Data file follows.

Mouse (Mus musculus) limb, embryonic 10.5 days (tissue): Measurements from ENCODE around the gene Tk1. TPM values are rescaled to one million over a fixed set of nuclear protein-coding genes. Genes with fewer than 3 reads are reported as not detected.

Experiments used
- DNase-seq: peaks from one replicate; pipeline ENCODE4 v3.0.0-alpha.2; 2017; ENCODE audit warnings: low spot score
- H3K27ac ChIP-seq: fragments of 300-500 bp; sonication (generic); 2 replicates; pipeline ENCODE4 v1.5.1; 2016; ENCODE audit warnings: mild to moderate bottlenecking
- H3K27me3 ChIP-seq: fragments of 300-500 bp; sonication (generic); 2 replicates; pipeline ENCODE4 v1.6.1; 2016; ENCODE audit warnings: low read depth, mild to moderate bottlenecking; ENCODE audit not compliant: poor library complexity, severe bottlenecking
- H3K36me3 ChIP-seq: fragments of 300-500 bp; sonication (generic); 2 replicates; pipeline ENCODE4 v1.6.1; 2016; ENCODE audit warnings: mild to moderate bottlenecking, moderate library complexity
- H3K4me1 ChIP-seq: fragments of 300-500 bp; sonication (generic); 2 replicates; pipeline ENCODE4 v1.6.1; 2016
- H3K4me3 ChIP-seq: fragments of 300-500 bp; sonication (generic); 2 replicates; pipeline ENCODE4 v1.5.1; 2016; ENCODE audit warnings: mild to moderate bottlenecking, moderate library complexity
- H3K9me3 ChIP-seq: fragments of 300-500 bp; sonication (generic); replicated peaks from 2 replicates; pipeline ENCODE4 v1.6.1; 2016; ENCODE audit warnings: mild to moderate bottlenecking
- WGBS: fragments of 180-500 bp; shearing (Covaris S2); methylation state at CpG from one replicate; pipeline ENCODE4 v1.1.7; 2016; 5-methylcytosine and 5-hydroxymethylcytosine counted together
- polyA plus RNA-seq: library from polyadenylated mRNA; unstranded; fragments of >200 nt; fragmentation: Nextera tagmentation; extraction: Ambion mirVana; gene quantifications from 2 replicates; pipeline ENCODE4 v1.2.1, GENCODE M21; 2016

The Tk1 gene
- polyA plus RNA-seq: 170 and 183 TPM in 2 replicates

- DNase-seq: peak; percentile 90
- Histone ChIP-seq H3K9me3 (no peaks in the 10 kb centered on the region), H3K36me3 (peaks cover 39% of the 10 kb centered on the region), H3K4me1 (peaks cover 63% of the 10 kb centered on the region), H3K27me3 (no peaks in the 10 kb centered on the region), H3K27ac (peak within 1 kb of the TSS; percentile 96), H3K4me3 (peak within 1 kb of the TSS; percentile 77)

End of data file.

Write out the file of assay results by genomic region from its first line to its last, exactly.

Mouse (Mus musculus) limb, embryonic 10.5 days (tissue): Measurements from ENCODE around the gene Tk1. TPM values are rescaled to one million over a fixed set of nuclear protein-coding genes. Genes with fewer than 3 reads are reported as not detected.

Experiments used
- DNase-seq: peaks from one replicate; pipeline ENCODE4 v3.0.0-alpha.2; 2017; ENCODE audit warnings: low spot score
- H3K27ac ChIP-seq: fragments of 300-500 bp; sonication (generic); 2 replicates; pipeline ENCODE4 v1.5.1; 2016; ENCODE audit warnings: mild to moderate bottlenecking
- H3K27me3 ChIP-seq: fragments of 300-500 bp; sonication (generic); 2 replicates; pipeline ENCODE4 v1.6.1; 2016; ENCODE audit warnings: low read depth, mild to moderate bottlenecking; ENCODE audit not compliant: poor library complexity, severe bottlenecking
- H3K36me3 ChIP-seq: fragments of 300-500 bp; sonication (generic); 2 replicates; pipeline ENCODE4 v1.6.1; 2016; ENCODE audit warnings: mild to moderate bottlenecking, moderate library complexity
- H3K4me1 ChIP-seq: fragments of 300-500 bp; sonication (generic); 2 replicates; pipeline ENCODE4 v1.6.1; 2016
- H3K4me3 ChIP-seq: fragments of 300-500 bp; sonication (generic); 2 replicates; pipeline ENCODE4 v1.5.1; 2016; ENCODE audit warnings: mild to moderate bottlenecking, moderate library complexity
- H3K9me3 ChIP-seq: fragments of 300-500 bp; sonication (generic); replicated peaks from 2 replicates; pipeline ENCODE4 v1.6.1; 2016; ENCODE audit warnings: mild to moderate bottlenecking
- WGBS: fragments of 180-500 bp; shearing (Covaris S2); methylation state at CpG from one replicate; pipeline ENCODE4 v1.1.7; 2016; 5-methylcytosine and 5-hydroxymethylcytosine counted together
- polyA plus RNA-seq: library from polyadenylated mRNA; unstranded; fragments of >200 nt; fragmentation: Nextera tagmentation; extraction: Ambion mirVana; gene quantifications from 2 replicates; pipeline ENCODE4 v1.2.1, GENCODE M21; 2016

The Tk1 gene
- polyA plus RNA-seq: 170 and 183 TPM in 2 replicates

- DNase-seq: peak; percentile 90
- Histone ChIP-seq H3K9me3 (no peaks in the 10 kb centered on the region), H3K36me3 (peaks cover 39% of the 10 kb centered on the region), H3K4me1 (peaks cover 63% of the 10 kb centered on the region), H3K27me3 (no peaks in the 10 kb centered on the region), H3K27ac (peak within 1 kb of the TSS; percentile 96), H3K4me3 (peak within 1 kb of the TSS; percentile 77)